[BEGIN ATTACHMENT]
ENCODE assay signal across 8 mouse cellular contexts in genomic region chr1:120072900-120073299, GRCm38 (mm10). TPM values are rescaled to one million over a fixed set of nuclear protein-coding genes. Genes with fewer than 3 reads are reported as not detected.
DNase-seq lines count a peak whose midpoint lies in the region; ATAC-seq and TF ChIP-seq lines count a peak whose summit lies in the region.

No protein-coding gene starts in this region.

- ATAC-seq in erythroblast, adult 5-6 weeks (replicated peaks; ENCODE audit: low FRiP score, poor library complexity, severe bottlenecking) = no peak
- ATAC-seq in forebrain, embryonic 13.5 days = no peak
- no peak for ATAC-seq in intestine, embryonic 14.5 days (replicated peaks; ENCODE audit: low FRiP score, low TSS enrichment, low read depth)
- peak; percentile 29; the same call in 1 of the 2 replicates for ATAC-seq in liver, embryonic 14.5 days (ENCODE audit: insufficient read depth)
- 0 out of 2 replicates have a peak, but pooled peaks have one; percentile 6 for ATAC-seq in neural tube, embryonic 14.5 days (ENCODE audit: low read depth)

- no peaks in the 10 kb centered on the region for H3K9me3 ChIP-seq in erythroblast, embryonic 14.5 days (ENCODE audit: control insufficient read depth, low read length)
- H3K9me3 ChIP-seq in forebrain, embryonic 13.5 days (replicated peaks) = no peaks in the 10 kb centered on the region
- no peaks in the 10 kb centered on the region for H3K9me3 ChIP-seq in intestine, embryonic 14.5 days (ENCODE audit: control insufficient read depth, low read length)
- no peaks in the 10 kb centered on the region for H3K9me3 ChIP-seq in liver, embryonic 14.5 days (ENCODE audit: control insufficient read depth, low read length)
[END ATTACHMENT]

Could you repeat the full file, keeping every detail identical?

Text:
ENCODE assay signal across 8 mouse cellular contexts in genomic region chr1:120072900-120073299, GRCm38 (mm10). TPM values are rescaled to one million over a fixed set of nuclear protein-coding genes. Genes with fewer than 3 reads are reported as not detected.
DNase-seq lines count a peak whose midpoint lies in the region; ATAC-seq and TF ChIP-seq lines count a peak whose summit lies in the region.

No protein-coding gene starts in this region.

- ATAC-seq in erythroblast, adult 5-6 weeks (replicated peaks; ENCODE audit: low FRiP score, poor library complexity, severe bottlenecking) = no peak
- ATAC-seq in forebrain, embryonic 13.5 days = no peak
- no peak for ATAC-seq in intestine, embryonic 14.5 days (replicated peaks; ENCODE audit: low FRiP score, low TSS enrichment, low read depth)
- peak; percentile 29; the same call in 1 of the 2 replicates for ATAC-seq in liver, embryonic 14.5 days (ENCODE audit: insufficient read depth)
- 0 out of 2 replicates have a peak, but pooled peaks have one; percentile 6 for ATAC-seq in neural tube, embryonic 14.5 days (ENCODE audit: low read depth)

- no peaks in the 10 kb centered on the region for H3K9me3 ChIP-seq in erythroblast, embryonic 14.5 days (ENCODE audit: control insufficient read depth, low read length)
- H3K9me3 ChIP-seq in forebrain, embryonic 13.5 days (replicated peaks) = no peaks in the 10 kb centered on the region
- no peaks in the 10 kb centered on the region for H3K9me3 ChIP-seq in intestine, embryonic 14.5 days (ENCODE audit: control insufficient read depth, low read length)
- no peaks in the 10 kb centered on the region for H3K9me3 ChIP-seq in liver, embryonic 14.5 days (ENCODE audit: control insufficient read depth, low read length)